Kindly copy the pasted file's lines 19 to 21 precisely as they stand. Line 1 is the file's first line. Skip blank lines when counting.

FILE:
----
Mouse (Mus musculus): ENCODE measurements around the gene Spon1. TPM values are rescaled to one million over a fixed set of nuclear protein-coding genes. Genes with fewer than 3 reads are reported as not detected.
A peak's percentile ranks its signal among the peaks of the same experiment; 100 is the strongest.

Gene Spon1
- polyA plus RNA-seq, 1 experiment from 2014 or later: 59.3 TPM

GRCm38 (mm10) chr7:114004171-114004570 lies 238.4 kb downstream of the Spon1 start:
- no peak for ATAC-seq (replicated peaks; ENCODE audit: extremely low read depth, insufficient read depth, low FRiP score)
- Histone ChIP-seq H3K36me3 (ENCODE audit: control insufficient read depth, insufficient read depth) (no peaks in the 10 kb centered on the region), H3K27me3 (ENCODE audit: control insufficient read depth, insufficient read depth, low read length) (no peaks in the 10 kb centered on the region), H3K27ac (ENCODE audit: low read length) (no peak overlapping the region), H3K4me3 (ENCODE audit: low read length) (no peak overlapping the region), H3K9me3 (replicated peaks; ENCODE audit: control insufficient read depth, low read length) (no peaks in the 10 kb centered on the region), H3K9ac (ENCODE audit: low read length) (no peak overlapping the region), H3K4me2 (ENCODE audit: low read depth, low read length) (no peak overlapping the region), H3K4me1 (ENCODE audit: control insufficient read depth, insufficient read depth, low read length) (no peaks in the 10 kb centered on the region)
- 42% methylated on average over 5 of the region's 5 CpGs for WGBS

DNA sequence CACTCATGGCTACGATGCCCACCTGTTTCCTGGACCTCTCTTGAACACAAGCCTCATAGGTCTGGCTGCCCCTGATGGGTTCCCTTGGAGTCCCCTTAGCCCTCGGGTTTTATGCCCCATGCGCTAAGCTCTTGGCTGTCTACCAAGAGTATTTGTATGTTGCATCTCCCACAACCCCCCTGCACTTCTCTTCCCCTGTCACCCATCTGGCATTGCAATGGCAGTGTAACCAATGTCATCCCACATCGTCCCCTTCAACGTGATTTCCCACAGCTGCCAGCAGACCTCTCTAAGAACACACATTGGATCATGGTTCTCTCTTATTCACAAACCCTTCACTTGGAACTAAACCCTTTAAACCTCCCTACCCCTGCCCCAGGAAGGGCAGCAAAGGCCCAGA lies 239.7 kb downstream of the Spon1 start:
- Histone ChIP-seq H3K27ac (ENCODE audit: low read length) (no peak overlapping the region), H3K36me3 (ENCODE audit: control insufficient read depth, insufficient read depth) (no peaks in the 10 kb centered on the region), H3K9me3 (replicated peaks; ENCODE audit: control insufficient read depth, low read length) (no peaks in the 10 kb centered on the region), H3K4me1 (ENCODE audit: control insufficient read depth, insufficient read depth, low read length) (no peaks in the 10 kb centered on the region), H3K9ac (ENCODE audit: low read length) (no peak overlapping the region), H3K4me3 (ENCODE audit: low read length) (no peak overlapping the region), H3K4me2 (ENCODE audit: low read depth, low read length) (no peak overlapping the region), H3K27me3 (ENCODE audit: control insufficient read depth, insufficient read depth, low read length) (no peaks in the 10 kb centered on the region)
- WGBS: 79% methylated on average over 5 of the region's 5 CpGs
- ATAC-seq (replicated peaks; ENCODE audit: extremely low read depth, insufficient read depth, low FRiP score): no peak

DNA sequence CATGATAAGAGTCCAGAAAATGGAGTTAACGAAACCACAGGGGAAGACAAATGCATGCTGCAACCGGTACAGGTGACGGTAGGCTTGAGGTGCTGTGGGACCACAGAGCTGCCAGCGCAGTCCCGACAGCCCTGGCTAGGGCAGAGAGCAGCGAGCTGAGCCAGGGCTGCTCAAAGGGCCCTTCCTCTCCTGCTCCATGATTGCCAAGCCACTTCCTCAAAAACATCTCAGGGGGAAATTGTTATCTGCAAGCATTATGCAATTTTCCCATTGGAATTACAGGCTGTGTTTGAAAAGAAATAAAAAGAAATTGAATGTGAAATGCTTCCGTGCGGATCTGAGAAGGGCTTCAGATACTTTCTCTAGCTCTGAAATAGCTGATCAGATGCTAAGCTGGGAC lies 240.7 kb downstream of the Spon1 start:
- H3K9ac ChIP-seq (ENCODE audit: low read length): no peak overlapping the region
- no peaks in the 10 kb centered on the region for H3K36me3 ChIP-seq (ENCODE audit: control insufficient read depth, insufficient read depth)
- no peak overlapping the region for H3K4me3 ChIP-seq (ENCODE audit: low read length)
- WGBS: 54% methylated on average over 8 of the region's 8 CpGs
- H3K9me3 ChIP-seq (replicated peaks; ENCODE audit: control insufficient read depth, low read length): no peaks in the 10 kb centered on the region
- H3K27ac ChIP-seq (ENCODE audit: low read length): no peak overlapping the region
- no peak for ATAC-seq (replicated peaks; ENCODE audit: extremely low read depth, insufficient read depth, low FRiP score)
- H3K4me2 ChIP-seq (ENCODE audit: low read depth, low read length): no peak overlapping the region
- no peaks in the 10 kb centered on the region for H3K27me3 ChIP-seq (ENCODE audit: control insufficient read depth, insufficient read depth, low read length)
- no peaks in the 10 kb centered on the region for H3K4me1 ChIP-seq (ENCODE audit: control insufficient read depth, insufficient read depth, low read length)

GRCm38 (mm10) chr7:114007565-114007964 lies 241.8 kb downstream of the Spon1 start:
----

- H3K27ac ChIP-seq (ENCODE audit: low read length): no peak overlapping the region
- no peak for ATAC-seq (replicated peaks; ENCODE audit: extremely low read depth, insufficient read depth, low FRiP score)
- H3K4me2 ChIP-seq (ENCODE audit: low read depth, low read length): no peak overlapping the region